Sunday 4th October
Tyrley Wharf to Shebdon Embankment
The sun was out again! Dave took the bike and went back down to Market Drayton to buy a paper, while I cleaned up the back of the fire and the hot plate ready to be refitted. Meg found a sunny spot to wait for Dave’s return.
This isn’t a very sunny mooring at this time of year, though at this time of the morning it’s good.
We plunged into the gloom of Woodseaves cutting. In spite of the shade, it wasn’t so cold that we needed hats and coats as we did yesterday. Though when I wanted to take a photo of High Bridge the sun was pretty much directly ahead and shining down the cutting, so I had to wait till we had gone through.
Woodseaves Cutting is well known for having a very wet and muddy towpath, wet enough for duckweed to be growing in the puddles! Work has been done in places to improve the towpath; here gabions are stopping the edges from slumping onto the towpath which has been improved and surfaced. I wonder whether it will last?
At Goldstone Wharf, this gent had set up his folding chair in a rather dodgy spot I think.
The countryside was beautiful in the sunshine, and this Stag’s horn sumach tree was turning red. It’s not a native but there are several along this stretch, along with other shrubs. I wonder who planted them, and why? I noticed while checking its name (Rhus typhina) that it is toxic if eaten and the leaves may aggravate skin allergies.
The overhanging roof at the old Cadbury Wharf looked very strange in the low sun as we approached bridge 46 (Knighton bridge), and it took us a moment or two to realise what it was.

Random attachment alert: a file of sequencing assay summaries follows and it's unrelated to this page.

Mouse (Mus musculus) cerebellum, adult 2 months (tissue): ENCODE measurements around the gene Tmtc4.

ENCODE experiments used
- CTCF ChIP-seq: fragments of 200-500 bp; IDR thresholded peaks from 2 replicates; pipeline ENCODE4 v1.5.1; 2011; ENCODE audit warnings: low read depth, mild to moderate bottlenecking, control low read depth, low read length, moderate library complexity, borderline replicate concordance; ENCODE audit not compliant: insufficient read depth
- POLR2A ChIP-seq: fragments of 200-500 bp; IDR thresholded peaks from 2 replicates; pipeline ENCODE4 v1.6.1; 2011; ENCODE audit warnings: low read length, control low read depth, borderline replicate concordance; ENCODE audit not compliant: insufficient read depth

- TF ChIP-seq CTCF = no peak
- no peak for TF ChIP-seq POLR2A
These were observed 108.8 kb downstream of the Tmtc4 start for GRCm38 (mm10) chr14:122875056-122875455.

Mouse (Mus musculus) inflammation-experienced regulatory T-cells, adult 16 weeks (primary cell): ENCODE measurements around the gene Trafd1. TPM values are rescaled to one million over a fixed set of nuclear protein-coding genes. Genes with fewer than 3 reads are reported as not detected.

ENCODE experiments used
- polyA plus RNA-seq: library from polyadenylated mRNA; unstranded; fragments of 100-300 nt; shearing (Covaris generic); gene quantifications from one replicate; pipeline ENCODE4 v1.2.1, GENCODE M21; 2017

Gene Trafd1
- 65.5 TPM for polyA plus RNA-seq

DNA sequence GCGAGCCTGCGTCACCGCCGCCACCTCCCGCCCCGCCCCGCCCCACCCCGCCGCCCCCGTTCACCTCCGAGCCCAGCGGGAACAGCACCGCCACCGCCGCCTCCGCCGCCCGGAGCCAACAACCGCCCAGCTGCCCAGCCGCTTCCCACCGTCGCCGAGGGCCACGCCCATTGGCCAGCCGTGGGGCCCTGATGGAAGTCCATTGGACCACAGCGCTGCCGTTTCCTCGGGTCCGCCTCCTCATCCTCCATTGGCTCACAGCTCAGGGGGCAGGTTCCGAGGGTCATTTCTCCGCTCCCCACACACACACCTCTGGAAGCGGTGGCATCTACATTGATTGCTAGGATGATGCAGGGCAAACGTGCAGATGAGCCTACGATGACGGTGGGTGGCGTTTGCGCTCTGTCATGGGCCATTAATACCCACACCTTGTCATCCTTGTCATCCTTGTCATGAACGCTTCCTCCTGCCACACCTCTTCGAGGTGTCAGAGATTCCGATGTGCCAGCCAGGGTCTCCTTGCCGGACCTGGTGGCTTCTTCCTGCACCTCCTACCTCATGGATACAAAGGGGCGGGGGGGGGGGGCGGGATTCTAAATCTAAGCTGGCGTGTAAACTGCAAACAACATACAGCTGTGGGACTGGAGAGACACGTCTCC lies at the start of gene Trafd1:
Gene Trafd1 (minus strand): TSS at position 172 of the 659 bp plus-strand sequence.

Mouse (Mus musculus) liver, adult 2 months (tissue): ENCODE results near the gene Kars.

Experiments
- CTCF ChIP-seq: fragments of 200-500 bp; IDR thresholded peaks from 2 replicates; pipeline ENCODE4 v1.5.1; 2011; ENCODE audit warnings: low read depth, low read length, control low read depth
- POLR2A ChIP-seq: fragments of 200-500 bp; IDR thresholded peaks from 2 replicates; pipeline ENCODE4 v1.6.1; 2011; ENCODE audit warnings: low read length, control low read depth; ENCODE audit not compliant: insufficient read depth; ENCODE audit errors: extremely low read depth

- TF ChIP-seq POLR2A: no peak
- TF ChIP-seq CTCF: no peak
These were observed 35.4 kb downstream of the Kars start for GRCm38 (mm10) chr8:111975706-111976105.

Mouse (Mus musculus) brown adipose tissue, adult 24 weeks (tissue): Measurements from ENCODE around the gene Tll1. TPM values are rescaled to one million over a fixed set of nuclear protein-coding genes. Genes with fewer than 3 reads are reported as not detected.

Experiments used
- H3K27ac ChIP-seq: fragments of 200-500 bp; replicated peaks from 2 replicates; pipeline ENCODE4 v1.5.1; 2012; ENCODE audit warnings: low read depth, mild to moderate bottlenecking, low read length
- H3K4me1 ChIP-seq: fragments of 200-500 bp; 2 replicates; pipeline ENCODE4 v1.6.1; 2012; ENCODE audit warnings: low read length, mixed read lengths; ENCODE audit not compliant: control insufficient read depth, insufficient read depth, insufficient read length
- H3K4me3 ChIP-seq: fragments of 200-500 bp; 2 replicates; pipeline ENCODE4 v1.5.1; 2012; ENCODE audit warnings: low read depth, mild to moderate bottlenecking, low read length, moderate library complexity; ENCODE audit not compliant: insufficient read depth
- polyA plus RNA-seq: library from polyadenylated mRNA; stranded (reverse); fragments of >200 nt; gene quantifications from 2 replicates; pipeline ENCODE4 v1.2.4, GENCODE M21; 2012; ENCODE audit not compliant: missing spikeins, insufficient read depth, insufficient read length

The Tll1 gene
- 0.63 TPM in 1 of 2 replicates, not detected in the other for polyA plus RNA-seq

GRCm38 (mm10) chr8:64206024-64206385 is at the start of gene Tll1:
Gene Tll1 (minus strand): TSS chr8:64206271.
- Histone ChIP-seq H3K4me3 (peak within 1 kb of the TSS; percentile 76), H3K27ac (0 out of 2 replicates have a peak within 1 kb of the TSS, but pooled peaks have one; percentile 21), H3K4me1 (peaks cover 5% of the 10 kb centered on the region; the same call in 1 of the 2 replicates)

It was once used by Cadbury to transfer goods between Bourneville and the factory here. The factory is now run by Knighton Foods which produces powder foodstuffs such as custard powder, instant desserts, powdered milk and coffee creamer. It doesn’t use the wharf, which is now the home of motor boat Birmingham and butty Ethel.
As it was lunchtime we picked one of the few sunny spots along the Shelmore Embankment to stop. Checking with Nicholson’s, we saw that the towpath faces north or thereabouts till way past Norbury Junction, so would probably be in shade from hedges or trees. We decided to stay put and get on with some jobs. Dave rubbed down the starboard gunwale and I followed behind with the masking tape. I left him painting and took Meg off for a run. When we got back, he had finished the gunwale and was rubbing down the stern deck. He got a coat of Redox on with just enough time to dry before the dew, and later rain, started falling. The fire cement we had had gone off, so we couldn’t repair the fire; luckily it wasn’t too cold this evening.
About 6 miles